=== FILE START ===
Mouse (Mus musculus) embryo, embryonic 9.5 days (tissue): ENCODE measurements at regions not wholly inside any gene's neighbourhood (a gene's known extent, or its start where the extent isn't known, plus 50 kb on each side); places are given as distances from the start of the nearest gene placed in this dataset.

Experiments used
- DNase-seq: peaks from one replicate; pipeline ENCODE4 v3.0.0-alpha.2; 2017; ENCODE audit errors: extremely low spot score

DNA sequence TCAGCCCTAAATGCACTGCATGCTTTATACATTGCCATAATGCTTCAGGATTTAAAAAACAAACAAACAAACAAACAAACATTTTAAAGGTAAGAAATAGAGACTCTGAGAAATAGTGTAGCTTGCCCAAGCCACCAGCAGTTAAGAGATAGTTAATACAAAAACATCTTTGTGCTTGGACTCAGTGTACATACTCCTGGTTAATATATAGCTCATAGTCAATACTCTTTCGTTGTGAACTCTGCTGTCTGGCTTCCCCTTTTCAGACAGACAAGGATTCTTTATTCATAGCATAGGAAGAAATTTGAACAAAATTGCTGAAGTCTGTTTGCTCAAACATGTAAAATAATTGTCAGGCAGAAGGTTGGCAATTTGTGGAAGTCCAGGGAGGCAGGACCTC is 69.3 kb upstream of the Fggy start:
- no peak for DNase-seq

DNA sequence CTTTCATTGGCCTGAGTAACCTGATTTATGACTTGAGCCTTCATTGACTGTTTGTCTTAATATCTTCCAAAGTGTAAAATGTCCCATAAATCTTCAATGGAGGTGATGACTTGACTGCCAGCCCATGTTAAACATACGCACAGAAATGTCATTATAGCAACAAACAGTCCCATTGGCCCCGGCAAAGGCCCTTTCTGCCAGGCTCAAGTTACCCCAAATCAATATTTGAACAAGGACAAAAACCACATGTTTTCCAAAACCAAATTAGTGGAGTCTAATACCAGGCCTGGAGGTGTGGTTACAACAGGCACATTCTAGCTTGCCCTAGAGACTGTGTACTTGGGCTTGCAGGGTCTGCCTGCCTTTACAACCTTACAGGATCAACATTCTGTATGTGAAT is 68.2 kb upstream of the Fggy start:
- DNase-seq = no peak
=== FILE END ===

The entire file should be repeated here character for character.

Mouse (Mus musculus) embryo, embryonic 9.5 days (tissue): ENCODE measurements at regions not wholly inside any gene's neighbourhood (a gene's known extent, or its start where the extent isn't known, plus 50 kb on each side); places are given as distances from the start of the nearest gene placed in this dataset.

Experiments used
- DNase-seq: peaks from one replicate; pipeline ENCODE4 v3.0.0-alpha.2; 2017; ENCODE audit errors: extremely low spot score

DNA sequence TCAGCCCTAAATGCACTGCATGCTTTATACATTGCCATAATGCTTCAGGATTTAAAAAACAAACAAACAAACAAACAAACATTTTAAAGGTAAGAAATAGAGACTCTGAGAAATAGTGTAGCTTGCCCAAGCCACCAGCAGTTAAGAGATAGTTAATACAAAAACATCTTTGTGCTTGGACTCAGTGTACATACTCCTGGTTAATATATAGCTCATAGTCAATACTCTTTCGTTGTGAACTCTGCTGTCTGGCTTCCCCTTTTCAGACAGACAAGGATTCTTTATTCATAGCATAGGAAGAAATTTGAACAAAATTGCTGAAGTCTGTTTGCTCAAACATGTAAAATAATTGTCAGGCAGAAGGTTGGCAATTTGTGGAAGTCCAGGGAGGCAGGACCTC is 69.3 kb upstream of the Fggy start:
- no peak for DNase-seq

DNA sequence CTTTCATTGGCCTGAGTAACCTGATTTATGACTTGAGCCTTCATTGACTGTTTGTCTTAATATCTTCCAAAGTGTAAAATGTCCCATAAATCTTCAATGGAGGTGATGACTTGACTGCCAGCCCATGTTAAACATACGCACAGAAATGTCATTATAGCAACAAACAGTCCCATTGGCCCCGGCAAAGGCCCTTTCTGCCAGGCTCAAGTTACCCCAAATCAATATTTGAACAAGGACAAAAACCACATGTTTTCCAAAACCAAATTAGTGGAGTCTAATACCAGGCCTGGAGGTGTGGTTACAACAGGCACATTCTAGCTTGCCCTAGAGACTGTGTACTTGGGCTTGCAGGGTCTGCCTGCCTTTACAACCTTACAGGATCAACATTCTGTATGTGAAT is 68.2 kb upstream of the Fggy start:
- DNase-seq = no peak